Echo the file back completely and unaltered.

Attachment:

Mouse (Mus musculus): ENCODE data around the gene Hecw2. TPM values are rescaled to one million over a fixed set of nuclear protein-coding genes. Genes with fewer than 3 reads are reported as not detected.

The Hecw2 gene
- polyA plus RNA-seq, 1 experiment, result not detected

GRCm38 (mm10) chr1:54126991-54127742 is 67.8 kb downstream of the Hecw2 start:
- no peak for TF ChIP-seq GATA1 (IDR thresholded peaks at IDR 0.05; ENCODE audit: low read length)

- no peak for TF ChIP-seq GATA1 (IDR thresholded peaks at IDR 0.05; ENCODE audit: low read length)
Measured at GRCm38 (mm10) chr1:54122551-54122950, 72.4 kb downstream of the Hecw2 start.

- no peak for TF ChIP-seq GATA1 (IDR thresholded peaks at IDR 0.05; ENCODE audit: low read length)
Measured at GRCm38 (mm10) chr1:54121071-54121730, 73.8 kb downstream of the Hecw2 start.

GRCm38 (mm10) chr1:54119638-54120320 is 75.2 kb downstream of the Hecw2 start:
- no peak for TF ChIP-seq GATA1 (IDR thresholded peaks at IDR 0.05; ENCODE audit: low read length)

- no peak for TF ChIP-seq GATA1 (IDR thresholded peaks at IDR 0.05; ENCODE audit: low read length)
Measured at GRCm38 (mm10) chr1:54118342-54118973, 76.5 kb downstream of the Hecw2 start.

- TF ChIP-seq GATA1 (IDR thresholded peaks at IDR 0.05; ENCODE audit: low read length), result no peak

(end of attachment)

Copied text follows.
Mouse (Mus musculus): ENCODE data around the gene Hecw2. TPM values are rescaled to one million over a fixed set of nuclear protein-coding genes. Genes with fewer than 3 reads are reported as not detected.

The Hecw2 gene
- polyA plus RNA-seq, 1 experiment, result not detected

GRCm38 (mm10) chr1:54126991-54127742 is 67.8 kb downstream of the Hecw2 start:
- no peak for TF ChIP-seq GATA1 (IDR thresholded peaks at IDR 0.05; ENCODE audit: low read length)

- no peak for TF ChIP-seq GATA1 (IDR thresholded peaks at IDR 0.05; ENCODE audit: low read length)
Measured at GRCm38 (mm10) chr1:54122551-54122950, 72.4 kb downstream of the Hecw2 start.

- no peak for TF ChIP-seq GATA1 (IDR thresholded peaks at IDR 0.05; ENCODE audit: low read length)
Measured at GRCm38 (mm10) chr1:54121071-54121730, 73.8 kb downstream of the Hecw2 start.

GRCm38 (mm10) chr1:54119638-54120320 is 75.2 kb downstream of the Hecw2 start:
- no peak for TF ChIP-seq GATA1 (IDR thresholded peaks at IDR 0.05; ENCODE audit: low read length)

- no peak for TF ChIP-seq GATA1 (IDR thresholded peaks at IDR 0.05; ENCODE audit: low read length)
Measured at GRCm38 (mm10) chr1:54118342-54118973, 76.5 kb downstream of the Hecw2 start.

- TF ChIP-seq GATA1 (IDR thresholded peaks at IDR 0.05; ENCODE audit: low read length), result no peak